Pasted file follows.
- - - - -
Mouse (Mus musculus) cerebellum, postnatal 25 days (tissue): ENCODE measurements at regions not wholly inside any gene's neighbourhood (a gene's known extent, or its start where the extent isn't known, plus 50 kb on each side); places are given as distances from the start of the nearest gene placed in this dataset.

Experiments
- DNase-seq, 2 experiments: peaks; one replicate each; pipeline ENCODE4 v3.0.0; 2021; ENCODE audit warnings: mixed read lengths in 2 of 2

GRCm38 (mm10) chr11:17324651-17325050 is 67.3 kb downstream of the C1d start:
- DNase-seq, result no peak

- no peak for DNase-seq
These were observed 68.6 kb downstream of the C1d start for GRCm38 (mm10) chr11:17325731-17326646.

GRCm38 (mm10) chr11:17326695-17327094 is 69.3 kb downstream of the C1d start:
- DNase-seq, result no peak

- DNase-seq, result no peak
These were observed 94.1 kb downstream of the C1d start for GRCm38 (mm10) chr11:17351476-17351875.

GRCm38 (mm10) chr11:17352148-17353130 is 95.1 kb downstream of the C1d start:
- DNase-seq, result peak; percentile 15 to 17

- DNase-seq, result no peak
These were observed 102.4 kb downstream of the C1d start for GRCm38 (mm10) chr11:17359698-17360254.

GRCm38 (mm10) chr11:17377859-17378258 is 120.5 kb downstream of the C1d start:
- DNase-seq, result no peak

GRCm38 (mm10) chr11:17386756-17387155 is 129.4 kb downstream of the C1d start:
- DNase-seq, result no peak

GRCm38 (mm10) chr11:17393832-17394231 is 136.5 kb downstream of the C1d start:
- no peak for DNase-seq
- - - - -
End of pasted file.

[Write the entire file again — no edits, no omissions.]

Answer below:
Mouse (Mus musculus) cerebellum, postnatal 25 days (tissue): ENCODE measurements at regions not wholly inside any gene's neighbourhood (a gene's known extent, or its start where the extent isn't known, plus 50 kb on each side); places are given as distances from the start of the nearest gene placed in this dataset.

Experiments
- DNase-seq, 2 experiments: peaks; one replicate each; pipeline ENCODE4 v3.0.0; 2021; ENCODE audit warnings: mixed read lengths in 2 of 2

GRCm38 (mm10) chr11:17324651-17325050 is 67.3 kb downstream of the C1d start:
- DNase-seq, result no peak

- no peak for DNase-seq
These were observed 68.6 kb downstream of the C1d start for GRCm38 (mm10) chr11:17325731-17326646.

GRCm38 (mm10) chr11:17326695-17327094 is 69.3 kb downstream of the C1d start:
- DNase-seq, result no peak

- DNase-seq, result no peak
These were observed 94.1 kb downstream of the C1d start for GRCm38 (mm10) chr11:17351476-17351875.

GRCm38 (mm10) chr11:17352148-17353130 is 95.1 kb downstream of the C1d start:
- DNase-seq, result peak; percentile 15 to 17

- DNase-seq, result no peak
These were observed 102.4 kb downstream of the C1d start for GRCm38 (mm10) chr11:17359698-17360254.

GRCm38 (mm10) chr11:17377859-17378258 is 120.5 kb downstream of the C1d start:
- DNase-seq, result no peak

GRCm38 (mm10) chr11:17386756-17387155 is 129.4 kb downstream of the C1d start:
- DNase-seq, result no peak

GRCm38 (mm10) chr11:17393832-17394231 is 136.5 kb downstream of the C1d start:
- no peak for DNase-seq